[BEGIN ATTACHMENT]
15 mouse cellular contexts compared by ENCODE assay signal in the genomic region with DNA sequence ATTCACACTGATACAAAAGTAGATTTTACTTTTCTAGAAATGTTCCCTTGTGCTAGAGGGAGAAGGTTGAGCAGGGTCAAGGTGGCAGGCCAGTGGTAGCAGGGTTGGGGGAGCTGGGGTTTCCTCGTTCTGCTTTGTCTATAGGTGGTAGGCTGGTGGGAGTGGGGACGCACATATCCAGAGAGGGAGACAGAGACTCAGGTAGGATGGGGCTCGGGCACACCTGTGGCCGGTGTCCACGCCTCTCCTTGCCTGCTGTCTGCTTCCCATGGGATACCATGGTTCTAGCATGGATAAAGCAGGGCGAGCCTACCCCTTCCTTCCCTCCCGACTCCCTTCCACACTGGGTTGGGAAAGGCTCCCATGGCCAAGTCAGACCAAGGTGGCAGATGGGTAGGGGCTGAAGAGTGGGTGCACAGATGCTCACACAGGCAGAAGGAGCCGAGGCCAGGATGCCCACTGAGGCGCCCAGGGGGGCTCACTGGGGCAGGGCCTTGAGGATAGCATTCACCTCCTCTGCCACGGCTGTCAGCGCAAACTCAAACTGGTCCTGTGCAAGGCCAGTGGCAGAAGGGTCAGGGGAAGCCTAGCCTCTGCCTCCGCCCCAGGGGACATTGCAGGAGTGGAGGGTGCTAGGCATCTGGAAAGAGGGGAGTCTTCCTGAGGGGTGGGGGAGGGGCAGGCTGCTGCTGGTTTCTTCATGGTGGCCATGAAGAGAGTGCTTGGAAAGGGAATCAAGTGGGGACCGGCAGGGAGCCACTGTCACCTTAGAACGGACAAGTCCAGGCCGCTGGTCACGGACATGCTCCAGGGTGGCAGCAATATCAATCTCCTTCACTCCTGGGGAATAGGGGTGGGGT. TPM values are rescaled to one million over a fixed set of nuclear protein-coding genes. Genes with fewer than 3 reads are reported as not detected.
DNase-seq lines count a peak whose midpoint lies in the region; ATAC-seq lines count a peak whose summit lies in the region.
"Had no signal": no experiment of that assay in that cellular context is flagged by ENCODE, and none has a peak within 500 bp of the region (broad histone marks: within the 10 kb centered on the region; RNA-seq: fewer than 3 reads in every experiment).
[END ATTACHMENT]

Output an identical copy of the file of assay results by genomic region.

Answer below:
15 mouse cellular contexts compared by ENCODE assay signal in the genomic region with DNA sequence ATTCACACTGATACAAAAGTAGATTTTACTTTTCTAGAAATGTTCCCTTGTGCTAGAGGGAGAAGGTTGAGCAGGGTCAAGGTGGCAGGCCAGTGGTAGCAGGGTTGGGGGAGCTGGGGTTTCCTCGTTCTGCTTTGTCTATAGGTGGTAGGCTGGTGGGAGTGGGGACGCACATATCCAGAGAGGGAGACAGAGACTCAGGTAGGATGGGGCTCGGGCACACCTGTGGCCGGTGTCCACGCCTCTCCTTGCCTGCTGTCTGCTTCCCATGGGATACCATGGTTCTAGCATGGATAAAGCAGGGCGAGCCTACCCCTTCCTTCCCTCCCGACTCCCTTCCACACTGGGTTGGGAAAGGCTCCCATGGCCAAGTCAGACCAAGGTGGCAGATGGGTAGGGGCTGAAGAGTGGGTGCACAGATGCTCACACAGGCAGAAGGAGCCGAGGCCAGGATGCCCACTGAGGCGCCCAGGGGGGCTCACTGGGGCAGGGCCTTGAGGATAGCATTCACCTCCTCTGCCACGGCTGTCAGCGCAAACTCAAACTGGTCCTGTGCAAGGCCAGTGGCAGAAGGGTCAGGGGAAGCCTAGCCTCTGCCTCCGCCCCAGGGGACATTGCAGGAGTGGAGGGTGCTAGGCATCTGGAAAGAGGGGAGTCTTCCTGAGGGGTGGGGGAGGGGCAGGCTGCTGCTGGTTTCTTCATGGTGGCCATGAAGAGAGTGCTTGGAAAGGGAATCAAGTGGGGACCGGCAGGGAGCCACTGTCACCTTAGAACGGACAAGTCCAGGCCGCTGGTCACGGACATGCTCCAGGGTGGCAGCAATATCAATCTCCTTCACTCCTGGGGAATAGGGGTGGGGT. TPM values are rescaled to one million over a fixed set of nuclear protein-coding genes. Genes with fewer than 3 reads are reported as not detected.
DNase-seq lines count a peak whose midpoint lies in the region; ATAC-seq lines count a peak whose summit lies in the region.
"Had no signal": no experiment of that assay in that cellular context is flagged by ENCODE, and none has a peak within 500 bp of the region (broad histone marks: within the 10 kb centered on the region; RNA-seq: fewer than 3 reads in every experiment).